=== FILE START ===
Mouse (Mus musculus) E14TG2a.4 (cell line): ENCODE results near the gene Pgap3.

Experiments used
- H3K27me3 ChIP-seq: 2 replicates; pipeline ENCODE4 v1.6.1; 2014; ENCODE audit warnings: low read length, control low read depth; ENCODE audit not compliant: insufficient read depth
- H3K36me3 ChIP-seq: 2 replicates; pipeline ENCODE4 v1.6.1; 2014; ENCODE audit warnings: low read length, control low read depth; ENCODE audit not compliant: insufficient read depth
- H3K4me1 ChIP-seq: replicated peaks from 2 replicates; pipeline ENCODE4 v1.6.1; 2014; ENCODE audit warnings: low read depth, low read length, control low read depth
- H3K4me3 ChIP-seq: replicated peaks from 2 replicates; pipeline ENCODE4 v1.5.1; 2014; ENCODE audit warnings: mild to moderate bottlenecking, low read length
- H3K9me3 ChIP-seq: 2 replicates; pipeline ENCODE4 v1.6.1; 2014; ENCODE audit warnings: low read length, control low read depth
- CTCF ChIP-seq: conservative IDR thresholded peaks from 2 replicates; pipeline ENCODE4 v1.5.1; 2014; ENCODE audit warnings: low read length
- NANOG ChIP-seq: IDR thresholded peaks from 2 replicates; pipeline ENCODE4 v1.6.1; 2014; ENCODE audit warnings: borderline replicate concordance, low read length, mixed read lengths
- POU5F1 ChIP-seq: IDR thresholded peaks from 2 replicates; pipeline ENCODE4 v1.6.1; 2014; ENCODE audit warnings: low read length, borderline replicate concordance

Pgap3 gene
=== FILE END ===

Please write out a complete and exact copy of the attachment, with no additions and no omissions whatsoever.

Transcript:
Mouse (Mus musculus) E14TG2a.4 (cell line): ENCODE results near the gene Pgap3.

Experiments used
- H3K27me3 ChIP-seq: 2 replicates; pipeline ENCODE4 v1.6.1; 2014; ENCODE audit warnings: low read length, control low read depth; ENCODE audit not compliant: insufficient read depth
- H3K36me3 ChIP-seq: 2 replicates; pipeline ENCODE4 v1.6.1; 2014; ENCODE audit warnings: low read length, control low read depth; ENCODE audit not compliant: insufficient read depth
- H3K4me1 ChIP-seq: replicated peaks from 2 replicates; pipeline ENCODE4 v1.6.1; 2014; ENCODE audit warnings: low read depth, low read length, control low read depth
- H3K4me3 ChIP-seq: replicated peaks from 2 replicates; pipeline ENCODE4 v1.5.1; 2014; ENCODE audit warnings: mild to moderate bottlenecking, low read length
- H3K9me3 ChIP-seq: 2 replicates; pipeline ENCODE4 v1.6.1; 2014; ENCODE audit warnings: low read length, control low read depth
- CTCF ChIP-seq: conservative IDR thresholded peaks from 2 replicates; pipeline ENCODE4 v1.5.1; 2014; ENCODE audit warnings: low read length
- NANOG ChIP-seq: IDR thresholded peaks from 2 replicates; pipeline ENCODE4 v1.6.1; 2014; ENCODE audit warnings: borderline replicate concordance, low read length, mixed read lengths
- POU5F1 ChIP-seq: IDR thresholded peaks from 2 replicates; pipeline ENCODE4 v1.6.1; 2014; ENCODE audit warnings: low read length, borderline replicate concordance

Pgap3 gene